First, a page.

Tuesday, May 20, 2008

English Roman Catholic Hierarchy Subverts Latin Mass

A big reason Pope Benedict issued his Motu Proprio mandating that the 1962 Latin Mass be made widely available is that, although it has remained permissible since Vatican II, many bishops and priests were suppressing it.

Even with Pope Benedict’s directive, many RC clergy are still trying to hamstring traditionalists wishing to have the Latin Mass. The English hierarchy is Exhibit A in that regard. There are numerous masses every day at Westminster Cathedral. How many of them are Tridentine?

The episode this past weekend at Cardiff Cathedral is particularly egregious. Permission was supposedly given for a Latin Mass there. But at the last minute, the Dean insisted that women servers be used. The Archbishop refused to intervene. And the Latin Mass Society was compelled to cancel.

The wrench the Dean threw into the Mass was so last minute, many traveled to the Cathedral for the Latin Mass only to be told at the door what had happened.

Leaving aside the issue of women servers (I have no problem with them.), when one celebrates the liturgy in whatever form, it goes without saying that you follow the rubrics. When I lead Evening Prayer tomorrow (Oops, I let the cat out of the bag!), when we have the confession, we will do it kneeling. We won’t break out into liturgical dance. The rubrics for good reason say kneel, not dance. So we will kneel. I really don't think that's terribly hard to understand. There are also other requirements. For example, for a layman to lead Evening Prayer in the Reformed Episcopal Church, he must have a nice Reader’s License from the bishop as I do.

Now the rubrics and requirements for the 1962 Latin Mass do not allow women servers. So for the Dean to supposedly permit a Latin Mass, but require women servers or anything else that violates the rubrics and laws of said Mass is a contradiction. Again, if you do a form of the liturgy correctly, you follow the rubrics. So, in effect, the Dean gave permission for a 1962 Latin Mass then arbitrarily withdrew it at the last minute at the great inconvenience and expense of many.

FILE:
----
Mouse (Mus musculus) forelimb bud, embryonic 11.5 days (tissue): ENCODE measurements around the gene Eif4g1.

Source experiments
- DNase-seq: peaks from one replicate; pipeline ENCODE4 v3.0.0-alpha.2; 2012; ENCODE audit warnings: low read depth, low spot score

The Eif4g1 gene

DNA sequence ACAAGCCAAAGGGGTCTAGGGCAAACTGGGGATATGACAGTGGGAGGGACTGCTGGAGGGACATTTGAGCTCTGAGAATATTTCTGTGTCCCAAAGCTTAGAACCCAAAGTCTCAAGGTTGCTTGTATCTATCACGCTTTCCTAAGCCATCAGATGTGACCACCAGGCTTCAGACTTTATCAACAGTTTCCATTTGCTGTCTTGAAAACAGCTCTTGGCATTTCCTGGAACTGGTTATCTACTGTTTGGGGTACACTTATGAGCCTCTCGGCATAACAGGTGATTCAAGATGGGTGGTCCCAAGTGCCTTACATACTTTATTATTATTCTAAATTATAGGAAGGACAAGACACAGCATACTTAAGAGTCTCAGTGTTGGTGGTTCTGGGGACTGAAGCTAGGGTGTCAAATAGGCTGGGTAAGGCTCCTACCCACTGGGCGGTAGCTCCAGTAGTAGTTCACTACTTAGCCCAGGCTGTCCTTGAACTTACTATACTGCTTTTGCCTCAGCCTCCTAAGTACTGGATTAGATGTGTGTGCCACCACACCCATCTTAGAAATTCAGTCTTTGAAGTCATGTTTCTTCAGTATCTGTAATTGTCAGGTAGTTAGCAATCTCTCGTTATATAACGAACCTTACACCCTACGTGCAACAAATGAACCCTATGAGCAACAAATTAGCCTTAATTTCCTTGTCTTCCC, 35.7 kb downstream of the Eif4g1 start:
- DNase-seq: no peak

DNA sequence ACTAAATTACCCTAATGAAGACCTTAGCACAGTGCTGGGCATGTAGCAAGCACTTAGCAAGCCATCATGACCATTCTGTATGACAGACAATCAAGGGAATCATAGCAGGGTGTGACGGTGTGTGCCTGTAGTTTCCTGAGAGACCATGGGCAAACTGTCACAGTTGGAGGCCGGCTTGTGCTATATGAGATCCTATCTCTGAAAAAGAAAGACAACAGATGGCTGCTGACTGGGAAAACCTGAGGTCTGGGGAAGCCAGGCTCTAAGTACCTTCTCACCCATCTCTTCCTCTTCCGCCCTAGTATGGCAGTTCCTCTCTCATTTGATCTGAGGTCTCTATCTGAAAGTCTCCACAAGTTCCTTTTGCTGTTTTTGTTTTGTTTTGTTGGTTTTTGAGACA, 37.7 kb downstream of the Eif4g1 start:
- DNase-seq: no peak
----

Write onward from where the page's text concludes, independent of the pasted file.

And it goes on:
Whatever one's liturgical proclivities, that is flat wrong and an underhanded defiance of the Pope’s Motu Proprio.


Anonymous said...

"Girl" altar boys are the perfect solution when you want to get rid of altar boys.
Twinkletoes Magoo, I heard you talk about your son who is an “altar server” on your radio program this evening. Good show by the way.

My son Magiktheyes who turned 18 on 1/18/06 was also an altar boy. He really did not want to serve any in his teens but I made him! I actually helped train and make out the alter server schedule at our parish until a few years ago. It got down to just a very few kids willing to serve so you were lucky to have one or two at any given Mass. No schedule necessary. Now this relatively large parish has about 2 altar boys and about 12 altar girls. And many of them attend the same Mass so a few Masses have no server.

My opinion is that allowing girl altar boys has done a lot of damage here. I think a lot of young boys would be more willing to serve if it was an all boy deal. Kind of like the priesthood. What is your opinion on this topic if I may ask?

God Bless, Slartibartfast

And the Reply

Slarti, I can only share my experiences. When I was in Timbuktu I was the President of the Parish Council when our new associate pastor decided to bring in altar girls. Prior to that we had almost 60 boys in the program. When girls were introduced most of the boys dropped out. In the end the total number was small and girls outnumbered the boys on a ratio of almost 3 to 1. In my parish the pastor does not have altar girls. Twenty-three boys were on the altar on Holy Thursday and 25 on Good Friday! We also have more vocations in the seminary than most other parishes — by far.

Obviously, girls can serve well. However, at these ages the introduction of girls makes serving at the altar a “girl thing.” As a result the boys don’t join. It’s not a doctrinal issue, but I think girl altar servers ignores the differences between girls and boys at these ages.

Personally, I think it’s a mistake. Twinkletoes Magoo, King of Pies

REC CHIP said...

It always shocks me when I hear of these situations.

Why must the feminists push in everywhere.

I am so grateful that at our parish we have:

No women wardens
No women vestrymen
No Female Acolytes
No Women Lectors
No women teaching Sunday School to anyone above the age of 12 (and usually not above the age of 9).

We DO have women who run the ladies Bible Study, Run the Altar Guild (and woe to the man who tries to insert himself-GRIN), and do the Sunday Refreshments.

Nobody feels "put down" and everybody works hard.

We have 7 Acolytes, all boys. Sometimes, folks are out of town and one of the men has to fill in, but WE WILL NEVER HAVE FEMALE ACOLYTES (well at least as long as our current Rector/Vestry are around).